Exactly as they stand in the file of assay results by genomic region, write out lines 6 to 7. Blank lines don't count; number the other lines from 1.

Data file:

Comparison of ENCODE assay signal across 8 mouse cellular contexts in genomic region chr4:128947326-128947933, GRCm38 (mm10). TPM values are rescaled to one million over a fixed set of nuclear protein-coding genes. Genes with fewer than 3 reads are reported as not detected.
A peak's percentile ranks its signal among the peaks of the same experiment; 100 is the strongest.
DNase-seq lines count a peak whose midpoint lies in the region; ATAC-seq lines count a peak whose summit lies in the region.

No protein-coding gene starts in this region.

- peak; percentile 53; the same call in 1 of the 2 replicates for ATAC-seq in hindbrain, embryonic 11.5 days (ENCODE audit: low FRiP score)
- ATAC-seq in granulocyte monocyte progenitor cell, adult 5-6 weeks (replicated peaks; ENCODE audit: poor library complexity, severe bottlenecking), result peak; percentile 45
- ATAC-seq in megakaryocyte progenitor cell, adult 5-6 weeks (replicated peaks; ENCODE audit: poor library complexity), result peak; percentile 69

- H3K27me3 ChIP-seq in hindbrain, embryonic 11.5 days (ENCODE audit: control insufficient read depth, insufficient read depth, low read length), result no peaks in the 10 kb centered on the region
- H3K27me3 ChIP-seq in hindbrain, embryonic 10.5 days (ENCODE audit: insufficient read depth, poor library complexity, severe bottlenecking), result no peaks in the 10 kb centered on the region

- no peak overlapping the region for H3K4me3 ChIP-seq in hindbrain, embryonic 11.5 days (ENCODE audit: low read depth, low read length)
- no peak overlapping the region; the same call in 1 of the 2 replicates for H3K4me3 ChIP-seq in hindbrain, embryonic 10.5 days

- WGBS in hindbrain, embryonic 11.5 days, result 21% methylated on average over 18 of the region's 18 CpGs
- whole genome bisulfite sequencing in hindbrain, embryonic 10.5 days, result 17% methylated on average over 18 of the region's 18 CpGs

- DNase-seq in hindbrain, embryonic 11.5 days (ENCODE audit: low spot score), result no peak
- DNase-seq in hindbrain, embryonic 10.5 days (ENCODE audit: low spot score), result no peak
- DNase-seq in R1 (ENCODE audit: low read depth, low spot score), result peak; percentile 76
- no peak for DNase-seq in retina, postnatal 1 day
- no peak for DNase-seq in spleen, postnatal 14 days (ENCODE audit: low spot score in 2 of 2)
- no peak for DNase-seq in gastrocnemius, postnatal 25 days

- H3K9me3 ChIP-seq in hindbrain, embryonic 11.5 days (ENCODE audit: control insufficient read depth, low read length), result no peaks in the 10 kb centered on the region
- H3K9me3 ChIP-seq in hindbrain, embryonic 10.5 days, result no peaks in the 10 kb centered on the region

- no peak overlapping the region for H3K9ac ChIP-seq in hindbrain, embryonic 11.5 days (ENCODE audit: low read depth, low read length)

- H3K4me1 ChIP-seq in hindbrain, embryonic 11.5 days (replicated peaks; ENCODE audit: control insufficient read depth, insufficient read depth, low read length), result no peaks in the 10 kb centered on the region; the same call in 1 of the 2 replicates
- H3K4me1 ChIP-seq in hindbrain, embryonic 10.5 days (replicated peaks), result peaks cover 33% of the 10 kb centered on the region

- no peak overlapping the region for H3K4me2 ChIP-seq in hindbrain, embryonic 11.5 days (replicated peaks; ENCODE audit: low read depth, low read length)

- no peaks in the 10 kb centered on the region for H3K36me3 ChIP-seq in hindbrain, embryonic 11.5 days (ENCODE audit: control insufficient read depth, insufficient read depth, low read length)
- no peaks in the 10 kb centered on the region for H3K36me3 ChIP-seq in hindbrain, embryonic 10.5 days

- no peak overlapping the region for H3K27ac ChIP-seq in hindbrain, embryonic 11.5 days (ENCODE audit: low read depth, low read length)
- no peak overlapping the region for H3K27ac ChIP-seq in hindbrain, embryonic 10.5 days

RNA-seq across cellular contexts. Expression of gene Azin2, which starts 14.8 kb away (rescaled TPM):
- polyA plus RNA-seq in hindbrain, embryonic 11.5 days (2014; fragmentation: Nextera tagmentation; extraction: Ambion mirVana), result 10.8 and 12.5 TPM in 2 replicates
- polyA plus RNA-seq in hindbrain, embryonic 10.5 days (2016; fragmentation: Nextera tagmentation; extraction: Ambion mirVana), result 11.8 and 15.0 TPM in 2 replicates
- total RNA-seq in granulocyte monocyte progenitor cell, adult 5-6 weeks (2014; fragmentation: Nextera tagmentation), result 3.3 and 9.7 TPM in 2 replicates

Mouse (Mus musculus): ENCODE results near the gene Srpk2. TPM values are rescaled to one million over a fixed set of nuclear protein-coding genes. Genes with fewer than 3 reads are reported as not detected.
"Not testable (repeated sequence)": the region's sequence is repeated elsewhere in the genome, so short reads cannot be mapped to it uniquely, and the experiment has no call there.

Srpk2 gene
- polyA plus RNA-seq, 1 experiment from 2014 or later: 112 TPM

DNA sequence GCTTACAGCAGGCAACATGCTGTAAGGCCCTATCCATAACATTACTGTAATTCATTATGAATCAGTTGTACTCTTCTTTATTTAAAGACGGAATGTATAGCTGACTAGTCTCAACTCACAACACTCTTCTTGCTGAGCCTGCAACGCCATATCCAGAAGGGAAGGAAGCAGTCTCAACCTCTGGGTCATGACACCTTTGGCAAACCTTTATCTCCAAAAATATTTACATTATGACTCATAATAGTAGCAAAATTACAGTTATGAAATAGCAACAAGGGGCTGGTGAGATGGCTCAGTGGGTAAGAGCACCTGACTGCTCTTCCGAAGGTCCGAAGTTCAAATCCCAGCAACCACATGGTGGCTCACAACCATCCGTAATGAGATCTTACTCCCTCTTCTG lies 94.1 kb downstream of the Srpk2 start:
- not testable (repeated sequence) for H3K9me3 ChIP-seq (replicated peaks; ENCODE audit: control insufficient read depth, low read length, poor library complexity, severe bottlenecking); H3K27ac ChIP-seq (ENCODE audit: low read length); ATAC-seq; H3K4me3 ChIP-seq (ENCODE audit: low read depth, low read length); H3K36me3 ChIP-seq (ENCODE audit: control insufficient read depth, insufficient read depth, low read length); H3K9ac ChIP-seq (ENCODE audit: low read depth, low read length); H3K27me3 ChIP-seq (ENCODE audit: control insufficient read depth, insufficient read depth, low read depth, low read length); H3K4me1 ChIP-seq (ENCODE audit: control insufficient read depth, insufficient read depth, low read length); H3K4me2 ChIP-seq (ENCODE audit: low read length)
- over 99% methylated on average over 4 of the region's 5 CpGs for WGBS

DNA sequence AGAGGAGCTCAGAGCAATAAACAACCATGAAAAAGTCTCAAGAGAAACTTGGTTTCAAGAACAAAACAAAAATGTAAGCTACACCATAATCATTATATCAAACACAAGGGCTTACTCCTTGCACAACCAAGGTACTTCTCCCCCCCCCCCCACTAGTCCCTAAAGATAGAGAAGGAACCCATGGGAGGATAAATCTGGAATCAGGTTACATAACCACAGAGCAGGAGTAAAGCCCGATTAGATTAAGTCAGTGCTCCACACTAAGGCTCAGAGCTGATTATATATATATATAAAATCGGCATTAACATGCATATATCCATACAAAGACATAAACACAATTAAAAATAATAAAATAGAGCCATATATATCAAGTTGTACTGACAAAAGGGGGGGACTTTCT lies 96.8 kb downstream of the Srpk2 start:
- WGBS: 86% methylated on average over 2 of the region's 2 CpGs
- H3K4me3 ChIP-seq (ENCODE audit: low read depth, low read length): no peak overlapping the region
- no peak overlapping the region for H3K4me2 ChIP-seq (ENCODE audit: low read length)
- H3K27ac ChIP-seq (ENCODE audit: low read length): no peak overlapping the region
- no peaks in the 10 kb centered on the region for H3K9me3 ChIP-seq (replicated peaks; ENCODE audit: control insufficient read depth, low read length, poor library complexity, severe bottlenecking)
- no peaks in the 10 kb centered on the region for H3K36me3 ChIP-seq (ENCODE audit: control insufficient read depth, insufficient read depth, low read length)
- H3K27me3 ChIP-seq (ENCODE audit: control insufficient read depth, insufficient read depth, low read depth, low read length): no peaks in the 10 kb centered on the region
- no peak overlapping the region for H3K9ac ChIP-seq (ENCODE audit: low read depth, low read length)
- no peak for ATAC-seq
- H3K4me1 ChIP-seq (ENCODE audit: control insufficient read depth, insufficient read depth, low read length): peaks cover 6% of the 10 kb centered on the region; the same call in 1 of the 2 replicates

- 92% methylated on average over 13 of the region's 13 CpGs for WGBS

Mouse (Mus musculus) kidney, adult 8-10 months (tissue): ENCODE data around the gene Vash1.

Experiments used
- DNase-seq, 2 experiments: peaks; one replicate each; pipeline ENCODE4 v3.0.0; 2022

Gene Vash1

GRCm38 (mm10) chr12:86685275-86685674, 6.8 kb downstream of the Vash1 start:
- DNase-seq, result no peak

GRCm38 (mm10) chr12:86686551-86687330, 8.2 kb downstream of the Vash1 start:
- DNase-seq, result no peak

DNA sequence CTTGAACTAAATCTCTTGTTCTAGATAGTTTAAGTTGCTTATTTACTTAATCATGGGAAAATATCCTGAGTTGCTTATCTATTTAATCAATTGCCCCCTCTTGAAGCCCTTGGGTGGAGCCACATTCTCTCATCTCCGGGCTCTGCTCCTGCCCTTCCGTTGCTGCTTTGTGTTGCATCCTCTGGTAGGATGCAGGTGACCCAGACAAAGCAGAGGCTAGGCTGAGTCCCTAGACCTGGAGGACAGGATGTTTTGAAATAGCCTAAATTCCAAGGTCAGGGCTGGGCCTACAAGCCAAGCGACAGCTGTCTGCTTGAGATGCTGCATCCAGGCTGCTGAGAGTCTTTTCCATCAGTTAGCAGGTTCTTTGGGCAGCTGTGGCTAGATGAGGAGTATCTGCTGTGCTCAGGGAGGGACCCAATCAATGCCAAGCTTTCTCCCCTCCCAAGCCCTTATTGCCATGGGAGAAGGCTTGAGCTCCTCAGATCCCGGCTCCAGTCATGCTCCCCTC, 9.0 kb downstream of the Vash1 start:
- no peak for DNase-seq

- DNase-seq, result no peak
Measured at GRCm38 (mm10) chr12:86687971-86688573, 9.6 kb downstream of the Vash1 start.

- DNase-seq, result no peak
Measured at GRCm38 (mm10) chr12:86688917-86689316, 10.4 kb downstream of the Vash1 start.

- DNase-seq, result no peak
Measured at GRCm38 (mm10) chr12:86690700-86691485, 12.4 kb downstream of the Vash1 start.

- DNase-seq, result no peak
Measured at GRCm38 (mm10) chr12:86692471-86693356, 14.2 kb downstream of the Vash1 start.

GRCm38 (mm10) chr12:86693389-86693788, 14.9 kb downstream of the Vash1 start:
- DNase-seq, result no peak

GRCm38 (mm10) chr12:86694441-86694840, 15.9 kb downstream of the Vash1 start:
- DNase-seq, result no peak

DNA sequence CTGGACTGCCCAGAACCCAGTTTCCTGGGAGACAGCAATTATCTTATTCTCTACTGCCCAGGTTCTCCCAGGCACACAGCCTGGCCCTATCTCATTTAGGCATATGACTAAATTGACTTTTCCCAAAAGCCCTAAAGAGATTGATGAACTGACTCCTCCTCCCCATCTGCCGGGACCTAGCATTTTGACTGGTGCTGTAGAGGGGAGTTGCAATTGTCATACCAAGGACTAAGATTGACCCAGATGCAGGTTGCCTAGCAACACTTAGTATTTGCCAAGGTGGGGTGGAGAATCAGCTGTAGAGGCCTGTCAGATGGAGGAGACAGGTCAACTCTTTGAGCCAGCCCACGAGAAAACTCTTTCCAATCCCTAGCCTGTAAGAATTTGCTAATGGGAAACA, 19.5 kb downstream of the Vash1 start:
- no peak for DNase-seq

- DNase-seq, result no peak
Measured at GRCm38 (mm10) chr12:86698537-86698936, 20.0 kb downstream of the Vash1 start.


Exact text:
- ATAC-seq in granulocyte monocyte progenitor cell, adult 5-6 weeks (replicated peaks; ENCODE audit: poor library complexity, severe bottlenecking), result peak; percentile 45
- ATAC-seq in megakaryocyte progenitor cell, adult 5-6 weeks (replicated peaks; ENCODE audit: poor library complexity), result peak; percentile 69